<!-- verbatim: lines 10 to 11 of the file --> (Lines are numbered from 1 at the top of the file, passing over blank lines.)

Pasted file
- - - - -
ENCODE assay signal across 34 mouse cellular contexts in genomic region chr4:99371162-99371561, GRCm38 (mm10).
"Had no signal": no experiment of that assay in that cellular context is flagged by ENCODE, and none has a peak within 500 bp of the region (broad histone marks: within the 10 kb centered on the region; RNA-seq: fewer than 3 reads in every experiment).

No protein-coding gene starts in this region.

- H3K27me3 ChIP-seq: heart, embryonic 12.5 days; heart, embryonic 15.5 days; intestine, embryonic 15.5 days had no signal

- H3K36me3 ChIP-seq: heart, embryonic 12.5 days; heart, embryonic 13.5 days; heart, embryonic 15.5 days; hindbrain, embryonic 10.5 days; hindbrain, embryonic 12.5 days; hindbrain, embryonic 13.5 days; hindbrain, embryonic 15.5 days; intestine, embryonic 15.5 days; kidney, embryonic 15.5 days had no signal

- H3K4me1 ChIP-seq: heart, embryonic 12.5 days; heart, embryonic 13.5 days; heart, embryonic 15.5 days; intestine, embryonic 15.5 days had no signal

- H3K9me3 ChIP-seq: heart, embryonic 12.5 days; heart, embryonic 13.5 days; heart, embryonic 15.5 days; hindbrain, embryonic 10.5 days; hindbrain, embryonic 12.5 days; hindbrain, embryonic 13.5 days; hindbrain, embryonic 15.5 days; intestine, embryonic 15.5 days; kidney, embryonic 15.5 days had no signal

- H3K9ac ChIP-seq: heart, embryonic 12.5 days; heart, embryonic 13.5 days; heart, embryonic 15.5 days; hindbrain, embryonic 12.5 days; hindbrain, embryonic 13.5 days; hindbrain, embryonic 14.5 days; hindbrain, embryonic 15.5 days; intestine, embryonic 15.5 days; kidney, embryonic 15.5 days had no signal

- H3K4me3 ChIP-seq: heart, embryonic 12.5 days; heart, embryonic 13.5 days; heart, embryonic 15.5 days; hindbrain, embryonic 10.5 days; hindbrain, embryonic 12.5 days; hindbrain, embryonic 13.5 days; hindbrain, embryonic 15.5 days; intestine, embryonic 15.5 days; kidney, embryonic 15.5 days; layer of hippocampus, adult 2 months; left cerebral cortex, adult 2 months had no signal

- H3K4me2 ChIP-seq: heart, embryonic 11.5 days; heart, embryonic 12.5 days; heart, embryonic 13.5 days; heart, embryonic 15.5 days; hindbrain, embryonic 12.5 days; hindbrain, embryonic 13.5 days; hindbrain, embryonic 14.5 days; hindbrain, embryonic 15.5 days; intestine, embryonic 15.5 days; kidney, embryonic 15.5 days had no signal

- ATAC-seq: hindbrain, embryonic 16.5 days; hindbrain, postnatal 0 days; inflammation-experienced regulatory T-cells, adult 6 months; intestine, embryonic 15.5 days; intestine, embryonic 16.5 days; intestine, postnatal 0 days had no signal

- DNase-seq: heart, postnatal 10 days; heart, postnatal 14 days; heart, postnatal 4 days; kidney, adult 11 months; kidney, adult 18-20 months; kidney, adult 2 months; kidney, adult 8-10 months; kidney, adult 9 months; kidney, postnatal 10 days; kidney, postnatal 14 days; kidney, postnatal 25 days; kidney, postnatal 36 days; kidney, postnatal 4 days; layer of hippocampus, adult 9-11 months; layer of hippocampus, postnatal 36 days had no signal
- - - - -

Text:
- H3K4me2 ChIP-seq: heart, embryonic 11.5 days; heart, embryonic 12.5 days; heart, embryonic 13.5 days; heart, embryonic 15.5 days; hindbrain, embryonic 12.5 days; hindbrain, embryonic 13.5 days; hindbrain, embryonic 14.5 days; hindbrain, embryonic 15.5 days; intestine, embryonic 15.5 days; kidney, embryonic 15.5 days had no signal

- ATAC-seq: hindbrain, embryonic 16.5 days; hindbrain, postnatal 0 days; inflammation-experienced regulatory T-cells, adult 6 months; intestine, embryonic 15.5 days; intestine, embryonic 16.5 days; intestine, postnatal 0 days had no signal